For example, in SFML I use a RenderImage to draw over the world. Set the light ray's blending to "none". And draw the rays to the render image. Giving me a result like this:

Or this

22. Cool tutorial, although spamming rays is probably not the best idea :P
Still, it looks good!

As previously stated, your definition of dynamic and static lighting is incorrect.

Also change [cpp] to [code]

Your lighting is all wrong. Objects in shadow should not be more visible than illumunated objects.
You're overlaying a translucent white filter on "bright" areas, which reduces contrast and actually makes things more difficult to see. Instead, you should darken the area in shadow.
Yeah, the way I'd do it is have a black buffer the size of the render window, then for each light i would subtract from the alpha and if neccessary based on the colour of the lights then change some of the colour values too.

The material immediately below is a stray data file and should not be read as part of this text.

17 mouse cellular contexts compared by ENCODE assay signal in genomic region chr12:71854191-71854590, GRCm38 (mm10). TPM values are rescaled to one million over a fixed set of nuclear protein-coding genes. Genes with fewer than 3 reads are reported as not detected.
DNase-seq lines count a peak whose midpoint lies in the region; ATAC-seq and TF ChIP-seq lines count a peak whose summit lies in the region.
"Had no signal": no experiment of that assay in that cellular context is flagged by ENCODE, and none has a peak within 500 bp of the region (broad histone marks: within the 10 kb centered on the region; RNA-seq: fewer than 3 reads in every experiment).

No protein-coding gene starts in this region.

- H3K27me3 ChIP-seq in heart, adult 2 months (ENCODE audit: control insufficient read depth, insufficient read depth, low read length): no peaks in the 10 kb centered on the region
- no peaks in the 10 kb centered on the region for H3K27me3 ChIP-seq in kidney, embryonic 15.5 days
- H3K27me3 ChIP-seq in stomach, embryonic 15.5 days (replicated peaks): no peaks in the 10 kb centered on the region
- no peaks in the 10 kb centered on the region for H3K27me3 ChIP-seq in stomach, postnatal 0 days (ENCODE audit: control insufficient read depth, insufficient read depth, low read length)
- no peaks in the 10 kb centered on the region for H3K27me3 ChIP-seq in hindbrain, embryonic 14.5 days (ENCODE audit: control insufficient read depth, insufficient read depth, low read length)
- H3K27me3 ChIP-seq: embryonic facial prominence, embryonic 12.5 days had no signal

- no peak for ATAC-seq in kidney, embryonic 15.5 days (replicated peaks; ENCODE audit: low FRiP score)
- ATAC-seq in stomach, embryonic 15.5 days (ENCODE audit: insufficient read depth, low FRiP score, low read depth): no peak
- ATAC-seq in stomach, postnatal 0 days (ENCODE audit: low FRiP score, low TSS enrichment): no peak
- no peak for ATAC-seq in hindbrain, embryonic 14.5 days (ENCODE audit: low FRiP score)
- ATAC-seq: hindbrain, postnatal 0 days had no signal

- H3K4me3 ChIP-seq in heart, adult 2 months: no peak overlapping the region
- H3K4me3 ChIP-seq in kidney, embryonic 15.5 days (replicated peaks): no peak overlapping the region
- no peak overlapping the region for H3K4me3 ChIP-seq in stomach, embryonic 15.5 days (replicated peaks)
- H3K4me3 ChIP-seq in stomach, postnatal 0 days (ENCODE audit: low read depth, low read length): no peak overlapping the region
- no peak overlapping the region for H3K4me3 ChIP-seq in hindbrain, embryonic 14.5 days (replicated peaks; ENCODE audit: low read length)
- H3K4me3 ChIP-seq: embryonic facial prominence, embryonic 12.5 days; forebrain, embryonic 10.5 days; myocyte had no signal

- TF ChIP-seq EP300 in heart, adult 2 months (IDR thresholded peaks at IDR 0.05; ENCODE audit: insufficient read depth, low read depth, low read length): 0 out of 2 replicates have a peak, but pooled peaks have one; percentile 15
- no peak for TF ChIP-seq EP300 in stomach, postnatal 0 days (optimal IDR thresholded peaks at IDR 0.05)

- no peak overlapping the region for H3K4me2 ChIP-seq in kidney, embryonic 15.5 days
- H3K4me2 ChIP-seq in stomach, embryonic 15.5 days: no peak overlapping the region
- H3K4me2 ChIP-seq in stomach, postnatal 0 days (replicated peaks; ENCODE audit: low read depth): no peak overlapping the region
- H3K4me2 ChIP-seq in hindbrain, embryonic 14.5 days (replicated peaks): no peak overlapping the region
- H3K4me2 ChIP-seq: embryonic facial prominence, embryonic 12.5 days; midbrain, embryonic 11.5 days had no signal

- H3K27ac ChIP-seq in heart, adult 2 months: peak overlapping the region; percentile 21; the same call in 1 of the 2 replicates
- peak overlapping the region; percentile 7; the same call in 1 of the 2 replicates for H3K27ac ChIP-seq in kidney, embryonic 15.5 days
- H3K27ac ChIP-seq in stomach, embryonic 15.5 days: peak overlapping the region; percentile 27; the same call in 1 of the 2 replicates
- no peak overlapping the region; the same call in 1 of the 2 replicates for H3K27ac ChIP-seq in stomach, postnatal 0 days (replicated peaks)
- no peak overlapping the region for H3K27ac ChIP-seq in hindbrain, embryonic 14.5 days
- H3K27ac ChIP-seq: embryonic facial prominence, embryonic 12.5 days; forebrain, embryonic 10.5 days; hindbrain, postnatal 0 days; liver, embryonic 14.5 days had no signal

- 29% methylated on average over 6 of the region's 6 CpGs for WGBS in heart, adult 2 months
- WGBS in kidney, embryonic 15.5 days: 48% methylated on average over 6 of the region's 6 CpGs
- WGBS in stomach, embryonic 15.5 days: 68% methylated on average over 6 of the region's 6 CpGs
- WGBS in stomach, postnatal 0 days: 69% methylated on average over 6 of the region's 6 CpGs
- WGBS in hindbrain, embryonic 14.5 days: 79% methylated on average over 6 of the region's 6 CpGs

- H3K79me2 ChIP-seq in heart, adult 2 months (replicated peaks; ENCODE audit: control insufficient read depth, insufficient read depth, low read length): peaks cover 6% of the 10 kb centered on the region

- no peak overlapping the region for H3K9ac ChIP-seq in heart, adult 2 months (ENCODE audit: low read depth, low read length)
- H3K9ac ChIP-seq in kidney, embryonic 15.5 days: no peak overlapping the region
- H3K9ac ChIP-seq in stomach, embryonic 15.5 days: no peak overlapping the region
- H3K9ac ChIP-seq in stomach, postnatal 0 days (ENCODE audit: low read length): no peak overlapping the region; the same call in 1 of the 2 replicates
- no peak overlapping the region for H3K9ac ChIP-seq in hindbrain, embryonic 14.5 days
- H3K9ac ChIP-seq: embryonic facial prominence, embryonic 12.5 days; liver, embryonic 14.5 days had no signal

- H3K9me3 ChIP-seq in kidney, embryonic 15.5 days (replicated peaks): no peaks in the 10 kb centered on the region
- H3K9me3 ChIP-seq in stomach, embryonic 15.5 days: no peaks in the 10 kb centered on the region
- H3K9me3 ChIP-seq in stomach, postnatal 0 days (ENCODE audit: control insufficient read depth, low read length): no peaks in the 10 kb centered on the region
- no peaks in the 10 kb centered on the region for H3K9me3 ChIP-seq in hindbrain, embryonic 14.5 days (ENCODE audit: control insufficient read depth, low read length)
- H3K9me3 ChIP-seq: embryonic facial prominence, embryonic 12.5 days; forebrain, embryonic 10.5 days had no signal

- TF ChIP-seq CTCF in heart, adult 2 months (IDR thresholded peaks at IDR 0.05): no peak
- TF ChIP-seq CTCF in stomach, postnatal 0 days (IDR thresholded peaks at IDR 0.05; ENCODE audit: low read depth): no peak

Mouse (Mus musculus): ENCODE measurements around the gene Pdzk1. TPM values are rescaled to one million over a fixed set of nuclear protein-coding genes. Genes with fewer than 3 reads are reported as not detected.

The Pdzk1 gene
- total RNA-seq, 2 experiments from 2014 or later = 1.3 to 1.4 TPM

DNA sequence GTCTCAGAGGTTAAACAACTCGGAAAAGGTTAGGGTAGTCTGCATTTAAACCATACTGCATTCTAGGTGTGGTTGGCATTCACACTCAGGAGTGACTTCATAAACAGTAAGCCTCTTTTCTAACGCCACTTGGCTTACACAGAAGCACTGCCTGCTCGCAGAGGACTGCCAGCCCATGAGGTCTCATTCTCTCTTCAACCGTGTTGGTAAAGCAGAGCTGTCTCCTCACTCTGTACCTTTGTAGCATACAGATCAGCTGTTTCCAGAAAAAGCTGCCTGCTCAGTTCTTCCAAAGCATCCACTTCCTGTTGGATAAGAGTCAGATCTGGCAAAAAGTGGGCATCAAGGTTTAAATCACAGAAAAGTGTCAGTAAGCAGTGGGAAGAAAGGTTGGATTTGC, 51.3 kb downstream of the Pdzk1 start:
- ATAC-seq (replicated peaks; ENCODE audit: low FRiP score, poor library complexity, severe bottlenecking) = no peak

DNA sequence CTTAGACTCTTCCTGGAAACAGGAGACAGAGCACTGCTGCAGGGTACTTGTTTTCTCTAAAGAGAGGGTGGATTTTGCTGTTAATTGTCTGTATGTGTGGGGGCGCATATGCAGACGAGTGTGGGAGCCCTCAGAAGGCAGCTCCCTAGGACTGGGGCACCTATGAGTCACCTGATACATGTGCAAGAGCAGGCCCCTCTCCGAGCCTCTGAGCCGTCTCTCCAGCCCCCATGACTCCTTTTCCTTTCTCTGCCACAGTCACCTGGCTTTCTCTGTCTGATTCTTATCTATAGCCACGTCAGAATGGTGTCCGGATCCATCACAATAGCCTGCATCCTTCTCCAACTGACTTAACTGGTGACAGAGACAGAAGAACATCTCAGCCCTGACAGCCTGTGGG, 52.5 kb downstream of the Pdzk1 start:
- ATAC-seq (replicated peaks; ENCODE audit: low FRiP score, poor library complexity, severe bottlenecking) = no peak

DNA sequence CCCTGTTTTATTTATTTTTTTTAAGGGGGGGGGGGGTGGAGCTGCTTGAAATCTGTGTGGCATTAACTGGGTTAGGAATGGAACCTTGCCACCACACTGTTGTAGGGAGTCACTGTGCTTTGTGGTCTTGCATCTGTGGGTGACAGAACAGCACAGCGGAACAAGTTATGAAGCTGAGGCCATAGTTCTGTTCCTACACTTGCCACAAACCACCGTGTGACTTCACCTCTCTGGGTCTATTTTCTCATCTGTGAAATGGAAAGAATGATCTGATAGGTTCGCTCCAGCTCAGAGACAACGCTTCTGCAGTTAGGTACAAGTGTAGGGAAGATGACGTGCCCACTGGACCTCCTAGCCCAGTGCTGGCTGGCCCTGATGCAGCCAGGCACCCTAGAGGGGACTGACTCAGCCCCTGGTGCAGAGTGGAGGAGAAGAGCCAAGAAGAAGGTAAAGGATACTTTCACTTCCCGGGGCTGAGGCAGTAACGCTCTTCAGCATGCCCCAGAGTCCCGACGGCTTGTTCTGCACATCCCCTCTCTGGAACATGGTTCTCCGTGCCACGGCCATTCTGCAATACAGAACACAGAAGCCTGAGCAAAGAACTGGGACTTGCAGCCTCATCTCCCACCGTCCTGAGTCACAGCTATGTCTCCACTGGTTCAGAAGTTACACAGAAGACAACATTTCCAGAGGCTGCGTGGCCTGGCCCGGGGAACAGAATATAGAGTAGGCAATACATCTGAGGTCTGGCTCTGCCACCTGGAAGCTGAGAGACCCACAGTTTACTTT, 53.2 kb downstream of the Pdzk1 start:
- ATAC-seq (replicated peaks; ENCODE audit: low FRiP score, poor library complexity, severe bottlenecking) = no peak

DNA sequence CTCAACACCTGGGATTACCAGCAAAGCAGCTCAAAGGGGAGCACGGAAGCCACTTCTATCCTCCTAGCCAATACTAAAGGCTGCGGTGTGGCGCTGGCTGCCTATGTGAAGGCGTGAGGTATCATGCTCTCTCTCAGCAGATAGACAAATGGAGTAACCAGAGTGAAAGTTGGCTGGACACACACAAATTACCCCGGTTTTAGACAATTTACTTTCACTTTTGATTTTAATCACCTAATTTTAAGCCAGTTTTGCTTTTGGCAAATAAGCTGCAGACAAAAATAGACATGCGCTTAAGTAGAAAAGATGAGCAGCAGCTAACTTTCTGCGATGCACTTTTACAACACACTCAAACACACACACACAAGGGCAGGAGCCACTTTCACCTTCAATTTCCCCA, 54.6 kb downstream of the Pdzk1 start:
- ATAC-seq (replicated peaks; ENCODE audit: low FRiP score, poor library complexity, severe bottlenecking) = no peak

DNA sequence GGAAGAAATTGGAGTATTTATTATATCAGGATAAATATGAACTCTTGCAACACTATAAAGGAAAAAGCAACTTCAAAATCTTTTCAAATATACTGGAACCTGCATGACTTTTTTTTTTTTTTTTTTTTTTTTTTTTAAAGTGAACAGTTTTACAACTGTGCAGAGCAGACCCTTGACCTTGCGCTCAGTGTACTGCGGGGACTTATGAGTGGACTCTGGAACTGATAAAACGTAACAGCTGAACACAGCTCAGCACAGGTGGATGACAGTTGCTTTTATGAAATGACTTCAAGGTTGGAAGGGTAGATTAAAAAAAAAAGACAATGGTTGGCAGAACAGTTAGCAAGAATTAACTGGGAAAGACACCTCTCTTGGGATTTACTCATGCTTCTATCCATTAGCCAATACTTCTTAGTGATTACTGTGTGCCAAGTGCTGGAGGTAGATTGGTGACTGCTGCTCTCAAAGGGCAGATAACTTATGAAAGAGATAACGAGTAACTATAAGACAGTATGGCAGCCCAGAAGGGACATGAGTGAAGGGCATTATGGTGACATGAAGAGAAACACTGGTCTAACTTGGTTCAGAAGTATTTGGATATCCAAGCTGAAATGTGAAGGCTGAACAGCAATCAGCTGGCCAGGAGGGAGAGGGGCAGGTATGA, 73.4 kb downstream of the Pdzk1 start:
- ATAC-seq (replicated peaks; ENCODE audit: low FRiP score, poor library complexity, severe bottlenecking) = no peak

23. Yeah, the way I'd do it is have a black buffer the size of the render window, then for each light i would subtract from the alpha and if neccessary based on the colour of the lights then change some of the colour values too.
Or render out a proper lightmap and use multiplicative blending, which is really how diffuse lighting works. The final color of any given pixel is its initial unshaded color multiplied by the sum of the light intensities.

Render all the lights additively on a black background, multiply with fullbright scene.

Light intensity should also decay with distance (proportional to 1/distance^2), although I don't know if this is really feasible in SFML.